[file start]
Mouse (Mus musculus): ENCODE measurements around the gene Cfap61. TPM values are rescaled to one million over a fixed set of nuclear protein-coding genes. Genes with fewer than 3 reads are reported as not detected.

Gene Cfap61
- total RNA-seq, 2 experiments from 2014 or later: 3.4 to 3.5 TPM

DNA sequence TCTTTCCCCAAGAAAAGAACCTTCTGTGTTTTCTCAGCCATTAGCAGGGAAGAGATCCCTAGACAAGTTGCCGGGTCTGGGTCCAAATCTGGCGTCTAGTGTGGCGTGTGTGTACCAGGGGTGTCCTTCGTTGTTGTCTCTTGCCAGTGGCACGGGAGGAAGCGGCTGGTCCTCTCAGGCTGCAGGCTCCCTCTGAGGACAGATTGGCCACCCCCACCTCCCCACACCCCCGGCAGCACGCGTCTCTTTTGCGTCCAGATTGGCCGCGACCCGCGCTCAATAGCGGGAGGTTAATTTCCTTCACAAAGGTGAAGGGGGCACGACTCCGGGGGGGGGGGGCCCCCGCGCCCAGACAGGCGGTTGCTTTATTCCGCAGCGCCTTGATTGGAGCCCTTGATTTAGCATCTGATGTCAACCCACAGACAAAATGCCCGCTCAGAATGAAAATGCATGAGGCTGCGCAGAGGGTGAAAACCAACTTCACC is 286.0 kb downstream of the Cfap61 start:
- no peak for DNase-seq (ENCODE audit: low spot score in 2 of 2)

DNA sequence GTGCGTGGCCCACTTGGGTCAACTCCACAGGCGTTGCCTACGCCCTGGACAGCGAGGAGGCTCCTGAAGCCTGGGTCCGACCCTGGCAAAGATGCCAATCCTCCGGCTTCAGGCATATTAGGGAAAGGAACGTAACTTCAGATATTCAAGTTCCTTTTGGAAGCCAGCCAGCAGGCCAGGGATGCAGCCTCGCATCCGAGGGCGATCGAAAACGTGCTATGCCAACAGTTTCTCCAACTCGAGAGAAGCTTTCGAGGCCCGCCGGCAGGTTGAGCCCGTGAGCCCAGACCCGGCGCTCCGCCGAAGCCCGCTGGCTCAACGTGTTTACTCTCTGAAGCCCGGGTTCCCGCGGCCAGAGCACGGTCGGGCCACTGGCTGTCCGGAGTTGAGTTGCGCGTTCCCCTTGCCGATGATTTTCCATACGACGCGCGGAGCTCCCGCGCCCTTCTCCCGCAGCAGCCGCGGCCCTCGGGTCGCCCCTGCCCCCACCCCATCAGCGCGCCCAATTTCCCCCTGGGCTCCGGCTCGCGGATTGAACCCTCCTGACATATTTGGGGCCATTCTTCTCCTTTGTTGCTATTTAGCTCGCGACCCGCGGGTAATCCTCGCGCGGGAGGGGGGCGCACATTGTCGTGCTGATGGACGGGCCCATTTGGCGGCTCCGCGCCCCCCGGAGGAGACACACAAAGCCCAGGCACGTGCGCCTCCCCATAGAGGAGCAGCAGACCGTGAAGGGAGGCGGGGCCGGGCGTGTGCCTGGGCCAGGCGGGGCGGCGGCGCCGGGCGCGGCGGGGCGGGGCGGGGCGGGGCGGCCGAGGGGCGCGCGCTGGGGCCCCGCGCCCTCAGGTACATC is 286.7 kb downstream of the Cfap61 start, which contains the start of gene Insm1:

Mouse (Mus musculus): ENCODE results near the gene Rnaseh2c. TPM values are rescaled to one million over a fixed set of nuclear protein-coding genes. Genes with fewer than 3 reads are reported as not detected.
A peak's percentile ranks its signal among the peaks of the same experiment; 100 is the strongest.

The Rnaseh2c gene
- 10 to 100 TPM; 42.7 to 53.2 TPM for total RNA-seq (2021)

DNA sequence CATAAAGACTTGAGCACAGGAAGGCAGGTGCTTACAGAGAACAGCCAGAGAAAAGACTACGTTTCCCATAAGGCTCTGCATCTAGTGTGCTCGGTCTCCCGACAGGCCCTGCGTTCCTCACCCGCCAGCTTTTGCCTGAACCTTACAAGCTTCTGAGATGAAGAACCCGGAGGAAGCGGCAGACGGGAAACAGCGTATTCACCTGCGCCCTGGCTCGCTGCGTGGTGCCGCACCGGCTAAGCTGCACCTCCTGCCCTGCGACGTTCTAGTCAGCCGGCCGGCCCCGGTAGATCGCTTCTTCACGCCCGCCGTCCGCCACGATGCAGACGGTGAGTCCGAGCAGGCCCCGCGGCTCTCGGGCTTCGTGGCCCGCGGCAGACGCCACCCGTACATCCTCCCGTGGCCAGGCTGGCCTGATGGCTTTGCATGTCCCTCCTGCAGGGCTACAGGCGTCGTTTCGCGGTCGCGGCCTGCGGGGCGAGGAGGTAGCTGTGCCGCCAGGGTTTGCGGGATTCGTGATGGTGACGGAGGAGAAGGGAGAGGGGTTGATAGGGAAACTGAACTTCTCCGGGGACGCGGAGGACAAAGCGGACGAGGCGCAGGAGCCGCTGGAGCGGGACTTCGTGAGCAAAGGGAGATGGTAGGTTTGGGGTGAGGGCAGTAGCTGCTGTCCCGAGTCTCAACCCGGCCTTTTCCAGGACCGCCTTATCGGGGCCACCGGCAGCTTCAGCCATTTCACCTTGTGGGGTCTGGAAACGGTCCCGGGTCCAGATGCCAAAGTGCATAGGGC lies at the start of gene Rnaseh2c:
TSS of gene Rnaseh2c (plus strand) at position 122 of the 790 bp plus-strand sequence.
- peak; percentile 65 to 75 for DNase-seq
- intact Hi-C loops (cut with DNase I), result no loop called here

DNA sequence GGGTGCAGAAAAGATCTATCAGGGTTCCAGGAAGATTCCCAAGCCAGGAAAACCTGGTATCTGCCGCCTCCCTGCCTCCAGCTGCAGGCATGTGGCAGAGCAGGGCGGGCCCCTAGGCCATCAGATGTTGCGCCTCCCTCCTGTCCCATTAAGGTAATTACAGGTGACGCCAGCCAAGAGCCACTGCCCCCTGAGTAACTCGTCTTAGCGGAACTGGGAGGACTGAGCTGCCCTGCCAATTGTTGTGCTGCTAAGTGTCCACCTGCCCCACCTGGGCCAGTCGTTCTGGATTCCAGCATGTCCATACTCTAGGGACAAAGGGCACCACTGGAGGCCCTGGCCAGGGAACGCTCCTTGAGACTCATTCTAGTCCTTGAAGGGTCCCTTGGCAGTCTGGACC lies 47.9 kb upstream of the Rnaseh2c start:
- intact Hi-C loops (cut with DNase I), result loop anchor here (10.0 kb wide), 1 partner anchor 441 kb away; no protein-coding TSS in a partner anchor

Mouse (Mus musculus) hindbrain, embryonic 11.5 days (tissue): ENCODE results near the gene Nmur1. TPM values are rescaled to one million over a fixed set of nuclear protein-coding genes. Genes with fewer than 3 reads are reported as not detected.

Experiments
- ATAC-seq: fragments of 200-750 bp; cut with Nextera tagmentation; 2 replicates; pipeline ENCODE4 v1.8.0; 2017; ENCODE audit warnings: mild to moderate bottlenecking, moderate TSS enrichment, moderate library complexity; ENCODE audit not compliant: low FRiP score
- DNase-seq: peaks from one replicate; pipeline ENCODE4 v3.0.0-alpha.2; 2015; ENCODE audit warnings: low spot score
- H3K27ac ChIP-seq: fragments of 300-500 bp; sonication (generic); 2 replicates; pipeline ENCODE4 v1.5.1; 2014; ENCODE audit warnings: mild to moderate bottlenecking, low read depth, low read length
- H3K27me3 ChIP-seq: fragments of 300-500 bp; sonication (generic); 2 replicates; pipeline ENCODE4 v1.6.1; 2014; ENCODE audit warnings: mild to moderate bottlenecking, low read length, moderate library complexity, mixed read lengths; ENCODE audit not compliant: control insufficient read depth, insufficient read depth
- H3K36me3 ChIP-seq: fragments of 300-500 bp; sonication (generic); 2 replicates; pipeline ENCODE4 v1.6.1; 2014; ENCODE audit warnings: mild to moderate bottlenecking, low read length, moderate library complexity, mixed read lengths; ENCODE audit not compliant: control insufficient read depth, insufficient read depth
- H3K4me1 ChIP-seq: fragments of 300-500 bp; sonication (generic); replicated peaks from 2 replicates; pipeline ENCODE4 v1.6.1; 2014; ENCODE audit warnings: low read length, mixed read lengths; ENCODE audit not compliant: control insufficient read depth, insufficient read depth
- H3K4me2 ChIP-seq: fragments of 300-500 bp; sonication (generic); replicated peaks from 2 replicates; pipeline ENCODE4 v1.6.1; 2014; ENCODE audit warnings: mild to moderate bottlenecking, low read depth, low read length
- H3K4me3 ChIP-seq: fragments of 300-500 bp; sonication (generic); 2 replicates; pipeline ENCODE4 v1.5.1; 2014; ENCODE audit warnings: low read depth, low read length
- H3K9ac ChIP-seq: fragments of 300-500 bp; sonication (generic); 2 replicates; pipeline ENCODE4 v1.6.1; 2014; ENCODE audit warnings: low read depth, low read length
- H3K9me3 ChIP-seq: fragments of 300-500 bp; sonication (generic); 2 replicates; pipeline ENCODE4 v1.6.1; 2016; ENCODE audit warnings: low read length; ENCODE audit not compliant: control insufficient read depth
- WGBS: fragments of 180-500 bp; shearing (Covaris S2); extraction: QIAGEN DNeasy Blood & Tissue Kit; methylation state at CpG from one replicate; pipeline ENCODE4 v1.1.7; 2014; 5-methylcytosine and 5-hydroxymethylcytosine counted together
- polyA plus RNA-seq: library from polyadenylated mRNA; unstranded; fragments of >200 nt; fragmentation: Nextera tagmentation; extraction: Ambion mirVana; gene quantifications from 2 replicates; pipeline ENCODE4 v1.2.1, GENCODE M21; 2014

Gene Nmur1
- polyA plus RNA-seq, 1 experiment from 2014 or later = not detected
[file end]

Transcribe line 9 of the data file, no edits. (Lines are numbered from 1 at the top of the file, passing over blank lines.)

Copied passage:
The Rnaseh2c gene